Population: size and growth
Statbel, processed by Statistics Flanders
Eurostat – Population and social conditions
Central cities: As part of its urban policy, the Flemish government designated 13 'central cities'. These are Aalst, Antwerp, Bruges, Genk, Ghent, Hasselt, Kortrijk, Leuven, Mechelen, Ostend, Roeselare, Sint-Niklaas and Turnhout.
Legally resident population: The data source Statbel reports on the 'legally resident population', which is based on the National Register of Natural Persons. By default, it shows the situation on 1st of January of the calendar year and is based on the entries in the population register (Belgians and foreigners who are authorised to reside in Belgium) and the foreign nationals register (foreigners who are allowed or authorised to stay in Belgium for more than 3 months for a fixed or indefinite period of time). Certain categories of foreigners (e.g. diplomatic and consular staff) are exempt from registration in the population registers. In some cases they may be registered at their own request. They are only included in the population figures in this case.
Foreigner: 'all persons who do not provide proof of Belgian nationality' (Law of 15 December 1980 on access to the territory, residence, establishment and expulsion of foreigners, Article 1). This includes persons with a foreign nationality (not combined with Belgian nationality) and stateless persons. Depending on their residence status (permanent/long-term versus limited duration), they are registered in the ordinary population register or in the foreign nationals register of the National Register of Natural Persons.
The National Register also includes the waiting register for asylum seekers in which asylum seekers are registered by the Immigration Department (DVZ), as well as a waiting register for EU citizens pending a housing inspection (after which they are registered in the foreign nationals register and counted in the population figures). Since 1995, persons registered in the waiting register for asylum seekers are no longer included in the population figures of Statbel. Asylum seekers are only included in the population statistics of Statbel once they are transferred from the waiting register for asylum seekers to the regular population register after recognition as a refugee, after granting a subsidiary protection status or after obtaining a residence permit for another reason.
Usually resident population: The Eurostat data source reports on the 'usually resident population', i.e. the population usually residing in the declared territory (country/region/municipality). The 'usual residence' in particular refers to the place where a person normally lives, regardless of temporary absences for reasons of recreation, leave, visits to friends or acquaintances, working conditions, medical care or religious pilgrimages. Only the following residents are considered usual residents: 1) persons who have been living in the place of residence for more than 12 months before the reference period (1st of January of the indicated year), and 2) persons who have arrived within the last 12 months before the reference period with the intention of staying there for more than one year (see Regulation (EC) No. 862/2007 of the European Parliament and the Council on community statistics on migration and international protection).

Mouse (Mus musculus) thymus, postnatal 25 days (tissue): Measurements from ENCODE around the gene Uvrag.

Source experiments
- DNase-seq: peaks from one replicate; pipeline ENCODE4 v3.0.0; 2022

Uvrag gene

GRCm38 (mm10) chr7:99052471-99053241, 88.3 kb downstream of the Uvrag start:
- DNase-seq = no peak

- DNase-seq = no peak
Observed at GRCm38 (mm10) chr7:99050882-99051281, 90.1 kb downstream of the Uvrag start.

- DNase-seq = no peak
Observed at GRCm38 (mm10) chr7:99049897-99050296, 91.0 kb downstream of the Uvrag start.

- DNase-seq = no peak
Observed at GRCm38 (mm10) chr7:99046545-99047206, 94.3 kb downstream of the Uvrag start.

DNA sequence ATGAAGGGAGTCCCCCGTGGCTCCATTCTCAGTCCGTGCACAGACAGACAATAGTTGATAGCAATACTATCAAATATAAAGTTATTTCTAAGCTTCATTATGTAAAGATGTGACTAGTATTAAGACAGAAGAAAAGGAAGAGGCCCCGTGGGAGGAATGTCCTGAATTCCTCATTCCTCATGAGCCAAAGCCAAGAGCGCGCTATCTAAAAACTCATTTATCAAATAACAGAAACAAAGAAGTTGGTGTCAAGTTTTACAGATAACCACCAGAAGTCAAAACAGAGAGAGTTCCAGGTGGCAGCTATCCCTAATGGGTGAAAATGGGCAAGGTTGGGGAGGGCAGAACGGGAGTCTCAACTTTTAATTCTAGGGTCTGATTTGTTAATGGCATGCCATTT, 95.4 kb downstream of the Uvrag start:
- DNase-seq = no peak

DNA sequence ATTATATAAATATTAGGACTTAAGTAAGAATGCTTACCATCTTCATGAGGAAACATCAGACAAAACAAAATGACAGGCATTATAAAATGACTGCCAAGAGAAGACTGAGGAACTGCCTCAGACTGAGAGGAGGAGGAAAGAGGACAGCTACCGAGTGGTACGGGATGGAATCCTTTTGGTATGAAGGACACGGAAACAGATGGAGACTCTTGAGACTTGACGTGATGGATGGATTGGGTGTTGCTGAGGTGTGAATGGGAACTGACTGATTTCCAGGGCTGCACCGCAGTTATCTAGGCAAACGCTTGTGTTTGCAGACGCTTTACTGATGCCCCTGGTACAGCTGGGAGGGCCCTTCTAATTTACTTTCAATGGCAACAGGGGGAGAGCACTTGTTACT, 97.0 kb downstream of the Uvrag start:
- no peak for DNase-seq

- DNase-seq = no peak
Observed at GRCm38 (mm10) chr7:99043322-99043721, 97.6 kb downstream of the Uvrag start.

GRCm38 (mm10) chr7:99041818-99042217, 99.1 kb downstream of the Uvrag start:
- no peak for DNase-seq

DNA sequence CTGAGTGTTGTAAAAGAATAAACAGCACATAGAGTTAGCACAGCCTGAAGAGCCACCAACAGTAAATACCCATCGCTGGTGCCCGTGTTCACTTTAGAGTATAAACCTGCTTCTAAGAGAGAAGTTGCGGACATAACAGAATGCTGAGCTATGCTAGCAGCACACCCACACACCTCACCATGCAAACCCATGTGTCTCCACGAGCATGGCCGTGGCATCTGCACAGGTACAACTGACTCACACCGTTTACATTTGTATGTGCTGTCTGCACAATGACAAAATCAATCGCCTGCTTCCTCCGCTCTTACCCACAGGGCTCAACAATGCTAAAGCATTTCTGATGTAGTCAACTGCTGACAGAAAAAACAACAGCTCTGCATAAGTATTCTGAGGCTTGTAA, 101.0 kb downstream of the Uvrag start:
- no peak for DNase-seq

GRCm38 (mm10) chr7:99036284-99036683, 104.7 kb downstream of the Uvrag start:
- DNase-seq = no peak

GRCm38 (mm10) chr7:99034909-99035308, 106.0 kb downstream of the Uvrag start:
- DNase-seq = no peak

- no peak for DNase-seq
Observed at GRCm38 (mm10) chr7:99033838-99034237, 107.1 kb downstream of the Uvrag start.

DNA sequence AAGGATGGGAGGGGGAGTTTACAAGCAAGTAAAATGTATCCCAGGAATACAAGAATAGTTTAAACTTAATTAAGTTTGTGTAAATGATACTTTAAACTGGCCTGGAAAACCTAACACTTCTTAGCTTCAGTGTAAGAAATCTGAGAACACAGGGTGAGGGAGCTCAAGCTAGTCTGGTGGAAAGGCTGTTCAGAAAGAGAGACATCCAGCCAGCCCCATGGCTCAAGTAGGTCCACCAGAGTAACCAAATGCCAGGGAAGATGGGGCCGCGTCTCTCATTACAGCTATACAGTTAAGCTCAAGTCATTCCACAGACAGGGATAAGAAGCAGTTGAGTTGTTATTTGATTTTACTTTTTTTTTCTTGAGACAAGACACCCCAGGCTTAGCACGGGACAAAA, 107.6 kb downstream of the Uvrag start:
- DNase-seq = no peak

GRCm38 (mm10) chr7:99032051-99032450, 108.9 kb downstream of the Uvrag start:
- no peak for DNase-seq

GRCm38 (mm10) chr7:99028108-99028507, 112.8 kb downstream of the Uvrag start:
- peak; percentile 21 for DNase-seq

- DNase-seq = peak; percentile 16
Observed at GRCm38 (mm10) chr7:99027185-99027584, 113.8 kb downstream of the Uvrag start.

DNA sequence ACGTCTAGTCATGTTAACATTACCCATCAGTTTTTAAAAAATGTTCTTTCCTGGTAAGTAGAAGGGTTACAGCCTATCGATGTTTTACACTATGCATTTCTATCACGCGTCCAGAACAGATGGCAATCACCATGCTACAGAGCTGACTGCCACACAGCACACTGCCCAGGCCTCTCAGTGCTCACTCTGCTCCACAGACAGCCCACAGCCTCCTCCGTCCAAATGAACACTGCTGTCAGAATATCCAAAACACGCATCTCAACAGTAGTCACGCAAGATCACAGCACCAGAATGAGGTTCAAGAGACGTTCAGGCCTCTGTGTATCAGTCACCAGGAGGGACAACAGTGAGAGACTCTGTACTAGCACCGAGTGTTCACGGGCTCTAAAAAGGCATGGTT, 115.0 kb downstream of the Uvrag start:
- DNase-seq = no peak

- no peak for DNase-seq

The European provision stresses that asylum seekers are also included, at least if they can prove a long-term stay or registration in the receiving country (>12 months) or at least have the intention to stay for a long period. In practice, the EU Member States use various methods to comply – more or less - with the European provisions on the 'usually resident population' and 'international migrations'.
From 2011 onwards, Belgium as a member state reports to Eurostat on the 'usually resident population' according to the European definition. The Belgian usually resident population has slightly more members than the 'legally resident population' (about 30,000 extra for Belgium and 10,000 extra for the Flanders Region).
Population density: average number of inhabitants per area unit (by default per km²). The Belgian statistics from Statbel take into account the total area of the indicated geographical unit (precise delineation being changed from 2018 onwards according to new calculation methods) . However, Eurostat recommends that only the land mass should be taken into account: “For calculation of population density, the land area concept (excluding inland water bodies like lakes or rivers) should be used wherever available. In several countries the total area, including area of lakes and rivers, is used because it is the only concept for which data are available.” (see Eurostat website).
Remarks on quality
European statistics lack the quality of a closed logical system that is characteristic of Belgian population statistics. The latter, however, show a blind spot for the non-legal resident population (asylum seekers, so-called “people without papers”, transit migrants, etc.).
The intentional component in the definition of the 'usually resident population' in European Regulation (EC) no. 862/2007 means that sometimes only approximations can be provided for many Member States, see the Eurostat website: ‘Member States may estimate the total usually resident population referred to in paragraph 1 from the legally resident or registered population using scientifically-based, well-documented, and publicly available statistical estimation methods.’
National Register: website
Eurostat: Eurostat: Population and social conditions